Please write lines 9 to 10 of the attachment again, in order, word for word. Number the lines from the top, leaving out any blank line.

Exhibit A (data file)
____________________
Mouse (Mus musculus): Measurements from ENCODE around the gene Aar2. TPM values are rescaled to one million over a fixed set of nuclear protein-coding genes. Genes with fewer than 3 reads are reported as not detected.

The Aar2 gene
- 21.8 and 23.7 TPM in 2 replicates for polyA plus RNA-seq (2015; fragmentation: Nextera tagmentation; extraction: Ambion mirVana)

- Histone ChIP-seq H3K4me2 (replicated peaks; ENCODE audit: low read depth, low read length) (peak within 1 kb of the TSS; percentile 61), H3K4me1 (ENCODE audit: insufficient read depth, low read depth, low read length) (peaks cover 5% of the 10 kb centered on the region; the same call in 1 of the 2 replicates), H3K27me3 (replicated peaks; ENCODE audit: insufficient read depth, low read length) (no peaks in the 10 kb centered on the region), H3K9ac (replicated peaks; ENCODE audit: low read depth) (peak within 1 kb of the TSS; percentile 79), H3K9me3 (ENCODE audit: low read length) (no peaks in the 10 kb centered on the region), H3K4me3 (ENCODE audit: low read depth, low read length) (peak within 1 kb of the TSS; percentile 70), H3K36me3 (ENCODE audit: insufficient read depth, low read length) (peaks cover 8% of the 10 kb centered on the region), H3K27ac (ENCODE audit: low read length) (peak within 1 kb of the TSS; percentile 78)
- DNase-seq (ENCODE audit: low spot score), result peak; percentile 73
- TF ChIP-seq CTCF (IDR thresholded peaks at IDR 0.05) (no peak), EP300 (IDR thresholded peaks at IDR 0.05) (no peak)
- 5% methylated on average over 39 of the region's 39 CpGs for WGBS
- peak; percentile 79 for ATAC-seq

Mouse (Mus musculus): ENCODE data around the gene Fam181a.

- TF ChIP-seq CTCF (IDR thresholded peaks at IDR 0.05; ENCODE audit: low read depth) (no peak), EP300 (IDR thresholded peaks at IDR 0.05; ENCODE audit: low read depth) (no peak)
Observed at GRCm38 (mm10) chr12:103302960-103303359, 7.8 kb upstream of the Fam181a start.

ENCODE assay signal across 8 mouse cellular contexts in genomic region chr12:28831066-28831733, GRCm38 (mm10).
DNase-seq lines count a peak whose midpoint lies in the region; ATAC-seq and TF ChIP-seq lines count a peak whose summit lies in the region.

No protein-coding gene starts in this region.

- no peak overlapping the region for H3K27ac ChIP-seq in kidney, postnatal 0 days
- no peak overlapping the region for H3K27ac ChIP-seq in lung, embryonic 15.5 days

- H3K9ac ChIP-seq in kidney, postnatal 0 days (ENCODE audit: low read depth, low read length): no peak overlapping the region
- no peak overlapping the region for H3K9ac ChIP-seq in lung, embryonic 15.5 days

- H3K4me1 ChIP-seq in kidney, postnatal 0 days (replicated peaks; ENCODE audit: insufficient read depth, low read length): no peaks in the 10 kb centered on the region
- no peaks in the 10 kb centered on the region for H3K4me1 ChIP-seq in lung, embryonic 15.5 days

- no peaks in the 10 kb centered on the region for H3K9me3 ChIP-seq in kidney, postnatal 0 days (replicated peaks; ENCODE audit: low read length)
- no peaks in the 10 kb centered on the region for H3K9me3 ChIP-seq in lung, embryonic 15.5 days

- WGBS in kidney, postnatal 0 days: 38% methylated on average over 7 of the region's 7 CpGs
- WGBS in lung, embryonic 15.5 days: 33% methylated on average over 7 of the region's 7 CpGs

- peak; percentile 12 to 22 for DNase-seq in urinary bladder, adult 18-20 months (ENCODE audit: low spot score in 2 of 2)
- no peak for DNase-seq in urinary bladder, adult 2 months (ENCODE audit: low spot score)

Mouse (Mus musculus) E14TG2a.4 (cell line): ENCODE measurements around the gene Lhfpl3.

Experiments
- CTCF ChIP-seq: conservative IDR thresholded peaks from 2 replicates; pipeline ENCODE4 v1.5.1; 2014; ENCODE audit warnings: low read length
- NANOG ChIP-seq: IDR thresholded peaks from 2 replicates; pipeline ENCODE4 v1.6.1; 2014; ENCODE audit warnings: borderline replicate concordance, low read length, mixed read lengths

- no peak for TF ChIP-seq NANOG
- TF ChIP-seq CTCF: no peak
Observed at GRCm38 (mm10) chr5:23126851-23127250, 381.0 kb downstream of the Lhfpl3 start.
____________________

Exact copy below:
Mouse (Mus musculus): ENCODE data around the gene Fam181a.

- TF ChIP-seq CTCF (IDR thresholded peaks at IDR 0.05; ENCODE audit: low read depth) (no peak), EP300 (IDR thresholded peaks at IDR 0.05; ENCODE audit: low read depth) (no peak)